Very much agreed. I guess my expectation is that most of these problems are solved at the base level by having actual MKR holders collectively careful about who they proxy their vote to, who they lend to, etc… so any separation of concerns is originated by someone who has a stake in not giving power to a bad actor. That may be a naive take that gets thoroughly falsified in the future though!

I see, but that doesn’t help with a bad actor borrowing MKR? What I mean is that the initial concern is “bad actor gets 100 proxy votes, has no stake”. Then we say : must have 1 MKR to receive 1 additional vote power, and the owned MKR is locked. So the bad actor borrows 50 MKR & receives 50 proxy votes. Same voting power, no exposure to MKR.

Thinking more about this, the structure is the same for borrowing and delegation: with borrowing, an actor uses funds to obtain the pure “vote” part of the MKR token; with delegation they use persuasion to the same effect. We can force delegation-based attacks to use a mixed borrowing-delegation strategy, but that doesn’t seem very helpful.

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It definitely gets confusing when you add borrowing and delegation together. I was thinking about this more, and I think there are some parallels to draw with going margin long on MKR.

When you go margin long, a decrease in price eats into your deposit before the borrowed funds, this could map to voting in such a way that some of the delegate’s MKR is transferred to the delegators if the price decreases while it’s locked in the voting system. This would mean voting with delegated MKR would be a much larger risk.

If the price rises, perhaps the increase in value is split between the delegators and the delegate (In practice this looks like MKR going from delegator to delegate.)

Basically I’m imagining some weird combination of the two problems where delegators become lenders and delegates become leveraged long traders.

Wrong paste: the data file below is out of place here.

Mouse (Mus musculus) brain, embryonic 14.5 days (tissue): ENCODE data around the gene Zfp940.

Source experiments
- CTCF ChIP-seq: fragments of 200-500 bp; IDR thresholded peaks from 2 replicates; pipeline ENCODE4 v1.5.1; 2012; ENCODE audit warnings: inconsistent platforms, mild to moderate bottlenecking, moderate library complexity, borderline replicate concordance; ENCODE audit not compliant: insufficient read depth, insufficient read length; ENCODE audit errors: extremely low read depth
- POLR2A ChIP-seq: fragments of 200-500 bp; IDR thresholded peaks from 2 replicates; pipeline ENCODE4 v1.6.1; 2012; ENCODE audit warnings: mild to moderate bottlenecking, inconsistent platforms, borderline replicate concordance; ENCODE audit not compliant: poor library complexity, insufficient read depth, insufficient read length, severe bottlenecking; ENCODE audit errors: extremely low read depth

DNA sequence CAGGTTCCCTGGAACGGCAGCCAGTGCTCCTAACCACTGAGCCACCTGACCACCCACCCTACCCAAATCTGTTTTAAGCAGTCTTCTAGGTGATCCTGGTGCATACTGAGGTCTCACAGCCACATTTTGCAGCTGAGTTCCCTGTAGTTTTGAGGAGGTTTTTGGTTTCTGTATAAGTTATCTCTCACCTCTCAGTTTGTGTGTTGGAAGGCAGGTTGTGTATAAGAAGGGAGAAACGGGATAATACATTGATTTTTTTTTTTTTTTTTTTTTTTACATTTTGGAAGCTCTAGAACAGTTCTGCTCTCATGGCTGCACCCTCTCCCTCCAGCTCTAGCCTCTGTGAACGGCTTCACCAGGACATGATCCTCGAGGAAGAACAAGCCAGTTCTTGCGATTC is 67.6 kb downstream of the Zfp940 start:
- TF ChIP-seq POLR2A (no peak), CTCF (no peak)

I need to think more about it, but I have an inkling there’s a solution in there somewhere.

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Just wanted to add a short technical perspective.

First, I think these threads are a great way to work through ideas around delegation, its benefits and it’s disadvantages. Perhaps by the end of this we can at least say, “If you’re going to delegate your vote, this delegation model is the gold standard.” To that end, keep the discussion coming.

However, to focus the discussion a little, I want to stress this fact: there is no technical way to stop vote delegation with our current system. That is, even if we are repulsed by the idea, or think it would make our ecosystem unhealthy, we cannot stop it from happening. With this condition in mind, I believe we are best to inform MKR holders that want to delegate what they should be looking for in a delegation system.

Some ideas (some solve the same problem):

  • Only allow a delegate to be in control of some multiplier of their stake. E.g. if a delegate has 10 MKR, only allow and additional 1x, 2x, or Nx stake to be delegated. This would result in total values of 10 + 10 = 20, 10 + 20 = 30, or 10 + 10*x respectively.
  • Lock the delegate’s stake up for some timeframe to ensure their MKR is accountable to the results of their vote.
  • Allow a delegating user to withdraw their delegation at any time.
  • Burn or slash the delegate’s MKR if they verifiably vote against a known model.

If you reply to this list with ideas, I will try to keep it up-to-date. We may want to spin a thread off to discuss the merits of each option at some point.

My current interest in this is centered around the idea of risk teams (or funds) insofar as we may decide to delegate our MKR with a risk team based on their models, voting record, and results. I was particularly captivated by the idea of using a PID controller to drill down on the peg, and I would love to delegate some of my MKR to a PID controller that successfully accomplished this goal.

I share the centralization of power concerns that some of you have expressed in the same way that I am concerned about the effect of gravity on me when I fall: both are of concern, but are immutable laws of the system we’re operating within. To this end, let’s focus on best practices for such a delegate system and hope that MKR holders will not delegate unless such a system possesses those ideal properties. If we find a good mix of healthy properties for delegation we may be able to make using a system with more relaxed constraints as appalling as sending one’s credit card over HTTP or logging into a remote system with telnet.